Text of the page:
Like

  2. In my local Spoons a few weeks ago i was with the wife and drinking Nottingham EPA and it was very nice,when i went to get the third round i asked for the same again and did not take much notice of it being poured,when i took it back to our table my wife said straight away has the EPA ran out as that is a different drink,when i looked it was a lot darker,so i took it back and explained that it was not EPA so the barmaid poured an EPA into a half and said yes you are right,she replaced our drinks with the EPA and said take the other two which turned out to be GK Abbot,not a bad outcome pint and half of Nottingham EPA and pint and Half of GK Abbot for £3.23.

    Liked by 1 person

      1. This is a tale of when things go wrong in pubs when taking a drink back to the bar.
        I went in Deacons in the city of London i think EC4 and just after opening time on a warm day,i asked for a half of Adnams Bitter and when i tried it it was warmer than my bath water so i took it back to the barman who could hardly speak English,i said this beer is far too warm,he shrugged his shoulders and then went and put some ice cubes in it,i could not be bothered to ask him to pull some through.

        Like

  3. I’ll never understand the attitude of bar staff like that! The pub has so much more to lose by not replacing a dodgy pint than some staff seem to realise. I can’t remember the last time I took a pint back…but then with Carling you get consistency wherever you are!! (Apart from the occasional Indian restaurant!)

    Like

    1. At the recent CAMRA Pub of the Month award night at the Olde Cock in Didsbury, I spotted that they had Camden Hells lager on the bar and thought I would try a half. It came out cloudy, flat and sour, so it went straight back and was changed without demur for a half of cask. I got a lot of coins back as a refund, so I think it may have been over £5 a pint! This goes to show that even keg beers can suffer from lack of turnover.

      I believe Spoons had the same problem with BrewDog’s This.Is.Lager, which was deliberately brewed to have a fresh hop taste and was pretty poor when a bit stale.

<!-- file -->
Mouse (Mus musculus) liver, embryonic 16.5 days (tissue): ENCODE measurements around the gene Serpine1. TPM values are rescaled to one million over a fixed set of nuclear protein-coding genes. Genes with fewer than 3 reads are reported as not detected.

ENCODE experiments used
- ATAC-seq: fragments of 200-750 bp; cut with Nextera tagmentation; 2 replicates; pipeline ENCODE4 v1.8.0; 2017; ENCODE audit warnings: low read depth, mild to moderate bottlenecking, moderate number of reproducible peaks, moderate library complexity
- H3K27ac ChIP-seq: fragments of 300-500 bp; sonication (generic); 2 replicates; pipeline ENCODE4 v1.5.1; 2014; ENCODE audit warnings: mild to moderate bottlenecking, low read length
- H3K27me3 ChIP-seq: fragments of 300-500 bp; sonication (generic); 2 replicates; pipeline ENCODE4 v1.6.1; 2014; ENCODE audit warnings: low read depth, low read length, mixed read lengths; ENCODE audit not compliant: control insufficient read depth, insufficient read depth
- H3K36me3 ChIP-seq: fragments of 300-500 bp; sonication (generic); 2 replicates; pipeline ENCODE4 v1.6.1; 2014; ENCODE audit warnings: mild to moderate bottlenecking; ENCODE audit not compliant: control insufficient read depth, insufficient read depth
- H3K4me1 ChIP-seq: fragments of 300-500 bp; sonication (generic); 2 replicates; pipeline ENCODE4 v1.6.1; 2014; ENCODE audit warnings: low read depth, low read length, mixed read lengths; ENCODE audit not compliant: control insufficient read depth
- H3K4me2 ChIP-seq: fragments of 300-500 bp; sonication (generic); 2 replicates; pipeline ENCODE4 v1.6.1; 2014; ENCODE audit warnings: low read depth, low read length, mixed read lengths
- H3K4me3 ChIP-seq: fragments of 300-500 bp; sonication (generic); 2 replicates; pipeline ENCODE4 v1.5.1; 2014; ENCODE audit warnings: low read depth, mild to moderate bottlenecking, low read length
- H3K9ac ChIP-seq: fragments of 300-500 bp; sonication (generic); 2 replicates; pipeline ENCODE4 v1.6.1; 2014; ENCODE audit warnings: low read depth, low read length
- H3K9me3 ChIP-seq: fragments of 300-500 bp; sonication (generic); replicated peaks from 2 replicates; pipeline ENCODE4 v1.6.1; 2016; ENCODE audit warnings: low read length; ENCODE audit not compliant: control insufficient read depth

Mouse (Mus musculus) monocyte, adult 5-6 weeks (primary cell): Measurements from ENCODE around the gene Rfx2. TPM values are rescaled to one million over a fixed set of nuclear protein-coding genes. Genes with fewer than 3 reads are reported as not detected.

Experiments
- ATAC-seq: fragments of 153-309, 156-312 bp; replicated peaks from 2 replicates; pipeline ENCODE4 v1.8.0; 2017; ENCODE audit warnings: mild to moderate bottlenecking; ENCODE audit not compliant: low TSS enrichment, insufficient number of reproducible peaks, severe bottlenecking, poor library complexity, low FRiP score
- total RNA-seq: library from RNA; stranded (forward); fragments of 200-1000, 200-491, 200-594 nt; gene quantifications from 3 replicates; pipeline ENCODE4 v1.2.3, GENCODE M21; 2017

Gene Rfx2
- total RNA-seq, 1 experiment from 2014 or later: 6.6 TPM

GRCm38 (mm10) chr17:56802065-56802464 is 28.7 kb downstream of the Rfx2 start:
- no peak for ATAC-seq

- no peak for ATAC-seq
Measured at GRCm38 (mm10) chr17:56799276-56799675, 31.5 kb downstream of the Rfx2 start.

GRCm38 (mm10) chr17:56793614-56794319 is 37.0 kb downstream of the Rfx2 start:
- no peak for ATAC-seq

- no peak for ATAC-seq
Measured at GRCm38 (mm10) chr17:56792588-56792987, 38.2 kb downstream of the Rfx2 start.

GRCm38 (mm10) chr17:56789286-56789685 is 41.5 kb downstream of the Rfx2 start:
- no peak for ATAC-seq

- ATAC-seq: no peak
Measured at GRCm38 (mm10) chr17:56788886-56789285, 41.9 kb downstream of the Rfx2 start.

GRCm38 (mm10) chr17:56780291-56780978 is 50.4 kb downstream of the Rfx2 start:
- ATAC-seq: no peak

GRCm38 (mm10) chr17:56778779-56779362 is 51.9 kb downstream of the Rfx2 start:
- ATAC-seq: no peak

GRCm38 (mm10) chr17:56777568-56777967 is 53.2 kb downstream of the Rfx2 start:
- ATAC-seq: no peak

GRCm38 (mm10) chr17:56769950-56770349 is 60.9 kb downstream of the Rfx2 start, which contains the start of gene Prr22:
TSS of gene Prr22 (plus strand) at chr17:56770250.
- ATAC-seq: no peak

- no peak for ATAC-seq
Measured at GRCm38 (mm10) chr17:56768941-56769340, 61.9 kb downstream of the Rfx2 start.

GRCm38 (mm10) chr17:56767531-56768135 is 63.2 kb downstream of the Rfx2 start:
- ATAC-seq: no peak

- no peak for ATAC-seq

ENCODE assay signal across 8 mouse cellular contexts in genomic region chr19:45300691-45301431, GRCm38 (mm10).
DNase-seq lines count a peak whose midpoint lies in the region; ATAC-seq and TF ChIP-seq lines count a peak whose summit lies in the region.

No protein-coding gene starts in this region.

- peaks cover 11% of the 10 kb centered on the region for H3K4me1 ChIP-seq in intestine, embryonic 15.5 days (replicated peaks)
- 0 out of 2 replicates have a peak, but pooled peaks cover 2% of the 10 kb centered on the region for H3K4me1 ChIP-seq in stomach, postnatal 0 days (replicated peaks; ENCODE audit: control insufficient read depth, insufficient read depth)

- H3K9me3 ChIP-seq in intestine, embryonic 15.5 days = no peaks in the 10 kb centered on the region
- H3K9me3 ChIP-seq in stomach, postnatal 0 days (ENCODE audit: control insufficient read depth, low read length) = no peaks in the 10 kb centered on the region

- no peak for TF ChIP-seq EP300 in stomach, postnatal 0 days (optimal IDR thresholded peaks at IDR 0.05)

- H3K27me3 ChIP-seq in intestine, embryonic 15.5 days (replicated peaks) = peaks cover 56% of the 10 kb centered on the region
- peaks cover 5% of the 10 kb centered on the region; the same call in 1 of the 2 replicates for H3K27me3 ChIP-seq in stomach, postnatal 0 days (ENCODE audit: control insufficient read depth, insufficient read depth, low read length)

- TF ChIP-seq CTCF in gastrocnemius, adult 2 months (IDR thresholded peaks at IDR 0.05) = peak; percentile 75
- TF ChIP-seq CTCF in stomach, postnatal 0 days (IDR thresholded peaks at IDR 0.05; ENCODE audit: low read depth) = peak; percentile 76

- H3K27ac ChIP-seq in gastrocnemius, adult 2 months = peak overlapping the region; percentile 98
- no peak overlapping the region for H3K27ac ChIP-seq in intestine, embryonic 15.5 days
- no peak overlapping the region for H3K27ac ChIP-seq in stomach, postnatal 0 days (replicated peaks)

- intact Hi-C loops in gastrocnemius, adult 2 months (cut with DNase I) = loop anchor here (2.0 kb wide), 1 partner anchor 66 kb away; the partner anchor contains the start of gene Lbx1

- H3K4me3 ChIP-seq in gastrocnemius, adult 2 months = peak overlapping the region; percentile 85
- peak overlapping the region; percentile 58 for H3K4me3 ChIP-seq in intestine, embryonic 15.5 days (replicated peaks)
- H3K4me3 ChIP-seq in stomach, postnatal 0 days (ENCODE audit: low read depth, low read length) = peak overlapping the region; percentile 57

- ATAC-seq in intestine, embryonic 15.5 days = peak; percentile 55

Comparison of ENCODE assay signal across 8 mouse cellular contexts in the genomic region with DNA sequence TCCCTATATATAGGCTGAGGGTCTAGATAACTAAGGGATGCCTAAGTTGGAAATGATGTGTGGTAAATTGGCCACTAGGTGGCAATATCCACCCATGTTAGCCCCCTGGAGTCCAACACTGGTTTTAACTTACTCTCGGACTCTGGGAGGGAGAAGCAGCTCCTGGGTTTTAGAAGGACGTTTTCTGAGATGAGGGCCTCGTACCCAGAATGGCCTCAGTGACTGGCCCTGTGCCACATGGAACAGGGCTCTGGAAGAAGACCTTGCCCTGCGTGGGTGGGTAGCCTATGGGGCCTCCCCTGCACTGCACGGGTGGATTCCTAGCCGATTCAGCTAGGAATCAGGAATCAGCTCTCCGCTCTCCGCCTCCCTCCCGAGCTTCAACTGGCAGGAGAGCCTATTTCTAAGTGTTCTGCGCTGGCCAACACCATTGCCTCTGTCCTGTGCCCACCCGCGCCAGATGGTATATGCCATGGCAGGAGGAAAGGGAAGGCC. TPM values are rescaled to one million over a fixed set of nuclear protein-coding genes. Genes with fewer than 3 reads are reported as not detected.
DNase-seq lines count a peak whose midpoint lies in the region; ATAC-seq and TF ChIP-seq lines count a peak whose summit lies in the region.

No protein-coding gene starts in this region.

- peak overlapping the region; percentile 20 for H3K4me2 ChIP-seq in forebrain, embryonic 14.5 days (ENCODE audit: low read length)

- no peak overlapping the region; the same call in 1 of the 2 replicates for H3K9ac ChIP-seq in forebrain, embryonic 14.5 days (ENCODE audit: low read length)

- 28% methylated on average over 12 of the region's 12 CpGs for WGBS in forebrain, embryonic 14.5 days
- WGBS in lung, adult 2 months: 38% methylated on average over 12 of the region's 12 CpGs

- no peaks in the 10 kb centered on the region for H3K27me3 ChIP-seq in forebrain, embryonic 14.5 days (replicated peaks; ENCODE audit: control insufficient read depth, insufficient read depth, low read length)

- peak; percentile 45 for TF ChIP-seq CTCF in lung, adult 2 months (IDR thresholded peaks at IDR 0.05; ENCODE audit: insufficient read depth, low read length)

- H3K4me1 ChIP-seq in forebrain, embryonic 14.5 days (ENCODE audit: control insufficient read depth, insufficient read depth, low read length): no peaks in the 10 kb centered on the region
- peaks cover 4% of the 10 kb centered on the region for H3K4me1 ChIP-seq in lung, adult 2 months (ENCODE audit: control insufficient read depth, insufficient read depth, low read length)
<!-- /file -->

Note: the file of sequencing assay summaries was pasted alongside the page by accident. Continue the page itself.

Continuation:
Like

      1. This.Is.Lager was an enlightening experience for Brewdog I think. What I find is that Punk IPA throws a lot of gunk and needs more frequent cleaning than other (keg) brands. If this is characteristic of Brewdog in general, your analysis of the Brewdog/Spoons experience sounds spot in.
        We now have Elvis Juice on keg so it will be interesting to see if our experience with that is similar.

        Like

      2. Elvis Juice . Where Malcolm ?

        Ms RM and I found This.Is.Lager clean and cool but very dull after Punk, which I confess is a regular treat in places we don’t trust the cask (Greene King pubs, our Picturehouse).

        Like

    2. it will be because the pub as a tied pub will have very some pretty stretching targets for the kind of volumes of beer per cask sold they are expected to hit, and its all measured by some fancy tamper proof electrics installed on their beer lines that actually report back in real time and are matched up with the takings. So spillage/spoilage even tasters become a real issue for these pubs, as will clearing the line before the first pint every morning and then it sits there till you unwittingly ask for it. as those pubs wont want to give away or lose any beer because thats coming straight off their income and impacting their targets.

      And of course if the beer has gone totally south, they wont want to take the beer off either if its not anywhere close to finishing, and yes there are still plenty of people who think real ale should taste of vinegar so it will still sell even if we mark it down and eventually unGBG it, I once was served a very rubbish pint in a national pub of the year winner, and the replacement wasnt much better quality, so even the best get it wrong occasionally.